Love is a permanent creation (over above chaos) (Zechariah 1,1-17) / Book of Common Prayer lectionary, Morning Prayer 12th Week after Trinity Sunday/
Zechariah’s vision is startling. There is beauty in it combined with the feeling of unease. This dream-revelation occurred under the suffocating reign of king Darius. World powers cast their shadow on the story of the Jewish people. They are suspended between a captivity and an unfulfilled return.
‘I saw by night, and behold a man riding upon a red horse, and he stood among the myrtle trees that were in the bottom; and behind him were there red horses, speckled, and white. Then said I, O my lord, what are these? And the angel that talked with me said unto me, I will shew thee what these be. And the man that stood among the myrtle trees answered and said, These are they whom the Lord hath sent to walk to and fro through the earth. And they answered the angel of the Lord that stood among the myrtle trees, and said, We have walked to and fro through the earth, and behold, all the earth sitteth still, and is at rest.’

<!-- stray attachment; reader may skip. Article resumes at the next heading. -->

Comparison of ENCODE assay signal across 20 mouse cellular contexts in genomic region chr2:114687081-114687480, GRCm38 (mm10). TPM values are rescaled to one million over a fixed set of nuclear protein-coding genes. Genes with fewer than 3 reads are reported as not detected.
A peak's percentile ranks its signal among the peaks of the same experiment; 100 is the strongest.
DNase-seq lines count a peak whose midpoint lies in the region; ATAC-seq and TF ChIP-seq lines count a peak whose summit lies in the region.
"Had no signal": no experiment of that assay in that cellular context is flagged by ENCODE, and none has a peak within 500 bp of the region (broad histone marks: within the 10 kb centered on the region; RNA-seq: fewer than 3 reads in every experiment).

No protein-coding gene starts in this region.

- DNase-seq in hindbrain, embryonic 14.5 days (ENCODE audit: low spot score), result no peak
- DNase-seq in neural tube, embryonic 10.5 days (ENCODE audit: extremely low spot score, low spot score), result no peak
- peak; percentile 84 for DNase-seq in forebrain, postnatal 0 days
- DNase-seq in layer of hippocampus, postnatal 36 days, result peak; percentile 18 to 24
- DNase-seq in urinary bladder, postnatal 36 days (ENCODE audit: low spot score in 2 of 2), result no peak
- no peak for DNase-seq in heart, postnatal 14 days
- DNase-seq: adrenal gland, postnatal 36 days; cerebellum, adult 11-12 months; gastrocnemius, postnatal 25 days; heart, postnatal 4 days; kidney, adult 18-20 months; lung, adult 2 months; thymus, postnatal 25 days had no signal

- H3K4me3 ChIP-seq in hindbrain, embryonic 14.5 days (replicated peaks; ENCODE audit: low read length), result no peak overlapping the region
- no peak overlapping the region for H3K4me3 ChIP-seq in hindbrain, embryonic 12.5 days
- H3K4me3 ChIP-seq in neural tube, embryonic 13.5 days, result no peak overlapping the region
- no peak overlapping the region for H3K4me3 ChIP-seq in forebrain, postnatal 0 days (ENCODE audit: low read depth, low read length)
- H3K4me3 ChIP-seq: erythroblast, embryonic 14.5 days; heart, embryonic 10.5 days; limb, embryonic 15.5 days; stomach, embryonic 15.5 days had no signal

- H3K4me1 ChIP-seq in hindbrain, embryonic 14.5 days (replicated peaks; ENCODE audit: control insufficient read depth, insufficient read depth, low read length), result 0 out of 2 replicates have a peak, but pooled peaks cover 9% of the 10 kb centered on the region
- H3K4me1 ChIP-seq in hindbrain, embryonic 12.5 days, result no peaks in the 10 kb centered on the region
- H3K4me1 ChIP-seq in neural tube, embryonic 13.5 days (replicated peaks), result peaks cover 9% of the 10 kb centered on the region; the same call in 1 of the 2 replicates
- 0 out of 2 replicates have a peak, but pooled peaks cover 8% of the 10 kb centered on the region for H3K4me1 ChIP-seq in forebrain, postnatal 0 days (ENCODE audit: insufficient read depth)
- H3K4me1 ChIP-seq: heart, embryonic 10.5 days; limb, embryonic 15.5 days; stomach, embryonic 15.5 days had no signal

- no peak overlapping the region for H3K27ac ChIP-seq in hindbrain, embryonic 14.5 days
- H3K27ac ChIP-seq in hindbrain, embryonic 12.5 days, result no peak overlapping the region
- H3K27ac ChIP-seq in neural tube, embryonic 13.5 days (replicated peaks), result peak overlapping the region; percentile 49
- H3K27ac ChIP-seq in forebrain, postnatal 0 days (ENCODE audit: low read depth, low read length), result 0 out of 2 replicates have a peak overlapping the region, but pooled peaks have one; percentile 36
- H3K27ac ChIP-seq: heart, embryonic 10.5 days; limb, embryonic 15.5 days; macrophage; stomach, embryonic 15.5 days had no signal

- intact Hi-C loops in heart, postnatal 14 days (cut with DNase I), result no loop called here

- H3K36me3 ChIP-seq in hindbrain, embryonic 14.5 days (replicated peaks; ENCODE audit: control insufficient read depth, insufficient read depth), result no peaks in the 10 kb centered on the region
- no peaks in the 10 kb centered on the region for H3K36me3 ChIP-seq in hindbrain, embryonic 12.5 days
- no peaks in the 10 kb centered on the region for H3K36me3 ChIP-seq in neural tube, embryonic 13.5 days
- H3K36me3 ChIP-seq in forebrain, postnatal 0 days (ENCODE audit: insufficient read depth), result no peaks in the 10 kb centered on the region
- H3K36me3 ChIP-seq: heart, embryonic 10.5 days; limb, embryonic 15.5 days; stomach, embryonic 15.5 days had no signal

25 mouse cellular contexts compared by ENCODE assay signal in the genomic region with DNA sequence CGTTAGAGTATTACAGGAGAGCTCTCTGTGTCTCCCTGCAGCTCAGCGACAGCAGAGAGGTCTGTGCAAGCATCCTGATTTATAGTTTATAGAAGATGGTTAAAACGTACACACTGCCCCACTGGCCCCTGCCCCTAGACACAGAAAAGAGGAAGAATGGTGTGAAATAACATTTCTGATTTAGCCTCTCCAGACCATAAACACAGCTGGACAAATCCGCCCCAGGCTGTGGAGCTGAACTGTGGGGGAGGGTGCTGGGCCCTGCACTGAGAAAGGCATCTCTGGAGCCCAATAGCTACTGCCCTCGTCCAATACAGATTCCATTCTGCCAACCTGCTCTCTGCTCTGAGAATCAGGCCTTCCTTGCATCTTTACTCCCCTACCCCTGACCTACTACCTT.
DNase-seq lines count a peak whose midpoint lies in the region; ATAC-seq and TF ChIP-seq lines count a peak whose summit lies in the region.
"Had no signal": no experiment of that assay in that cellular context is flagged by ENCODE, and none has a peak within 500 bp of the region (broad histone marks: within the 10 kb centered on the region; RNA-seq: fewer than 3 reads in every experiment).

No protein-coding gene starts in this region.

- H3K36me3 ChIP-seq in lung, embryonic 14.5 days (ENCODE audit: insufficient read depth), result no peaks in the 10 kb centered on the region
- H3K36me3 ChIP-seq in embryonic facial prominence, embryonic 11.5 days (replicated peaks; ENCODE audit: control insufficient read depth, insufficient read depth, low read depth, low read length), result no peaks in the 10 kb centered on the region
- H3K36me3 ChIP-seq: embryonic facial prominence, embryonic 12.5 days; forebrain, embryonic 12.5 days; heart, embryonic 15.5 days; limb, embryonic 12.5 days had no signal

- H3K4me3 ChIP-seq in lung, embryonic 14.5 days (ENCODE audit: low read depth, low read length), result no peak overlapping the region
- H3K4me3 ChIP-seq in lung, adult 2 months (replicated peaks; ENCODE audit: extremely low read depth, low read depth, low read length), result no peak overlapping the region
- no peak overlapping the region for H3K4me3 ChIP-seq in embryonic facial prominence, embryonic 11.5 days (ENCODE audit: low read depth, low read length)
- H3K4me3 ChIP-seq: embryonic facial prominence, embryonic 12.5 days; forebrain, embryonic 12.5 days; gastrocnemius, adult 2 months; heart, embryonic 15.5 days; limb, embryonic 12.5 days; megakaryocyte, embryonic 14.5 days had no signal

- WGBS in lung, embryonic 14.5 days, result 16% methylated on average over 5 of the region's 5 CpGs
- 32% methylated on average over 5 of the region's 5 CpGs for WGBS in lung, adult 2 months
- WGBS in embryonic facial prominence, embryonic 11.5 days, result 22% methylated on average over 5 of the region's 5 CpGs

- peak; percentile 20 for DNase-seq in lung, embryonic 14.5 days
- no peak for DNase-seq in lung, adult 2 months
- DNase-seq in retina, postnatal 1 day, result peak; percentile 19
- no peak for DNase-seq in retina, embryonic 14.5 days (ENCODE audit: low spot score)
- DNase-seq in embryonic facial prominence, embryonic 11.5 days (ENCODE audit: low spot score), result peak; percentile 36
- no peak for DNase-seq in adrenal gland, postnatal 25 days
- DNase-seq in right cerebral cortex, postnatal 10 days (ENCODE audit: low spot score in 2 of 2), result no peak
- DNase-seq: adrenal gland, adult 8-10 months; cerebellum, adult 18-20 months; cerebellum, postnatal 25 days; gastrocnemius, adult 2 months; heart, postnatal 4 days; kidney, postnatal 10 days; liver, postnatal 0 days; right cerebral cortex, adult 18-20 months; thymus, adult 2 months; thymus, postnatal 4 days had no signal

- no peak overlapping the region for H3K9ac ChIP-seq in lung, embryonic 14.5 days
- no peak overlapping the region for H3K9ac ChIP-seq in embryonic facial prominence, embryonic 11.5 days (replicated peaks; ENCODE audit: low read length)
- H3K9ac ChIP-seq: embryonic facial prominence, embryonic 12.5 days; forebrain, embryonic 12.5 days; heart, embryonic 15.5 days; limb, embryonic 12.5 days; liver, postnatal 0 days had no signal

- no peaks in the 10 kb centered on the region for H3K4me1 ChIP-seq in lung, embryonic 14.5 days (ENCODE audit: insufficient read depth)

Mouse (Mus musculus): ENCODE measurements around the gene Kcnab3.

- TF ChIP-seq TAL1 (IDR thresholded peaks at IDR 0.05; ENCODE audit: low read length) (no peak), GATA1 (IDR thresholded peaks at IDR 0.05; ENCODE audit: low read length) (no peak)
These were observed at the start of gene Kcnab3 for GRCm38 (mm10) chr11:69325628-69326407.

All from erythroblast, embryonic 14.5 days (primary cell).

Then follows the revelation of God’s intention to rebuild the Temple. ‘I am returned to Jerusalem with mercies: my house shall be built in it, saith the Lord of hosts, and a line shall be stretched forth upon Jerusalem.’
History is in fermentation. The images a culture sees amidst enormous changes are feverish, uncanny images, full of uncertainty even anxiety. This age of the prophet, just like that of ours, cries for a Temple. We need a ‘Temple’ through which culture can attain its long longed-for stability. The function of the temple is to accommodate our anxieties, disturbing images and uncontrollable ‘death drives’ (Freud). All what is unprocessed, what is chaotic can be transformed into worship. No wonder that the returning priests from the captivity sing, and play their musical instruments.
When we pray and sing in our churches, our songs reflect this underlying volcano of history. Church music, we should remember, always connects the two worlds: eruptive chaos and our law and reason governed life, which prevents the return of our chaotic and violent past.
Let us have a look at our world with its growing tensions. We must return to God. We must return the chaotic forces of our world to the Lord’s transforming presence. Love is a permanent creation.
These are verbal Icons, expressions of how the world is seen from Saint Augustine's..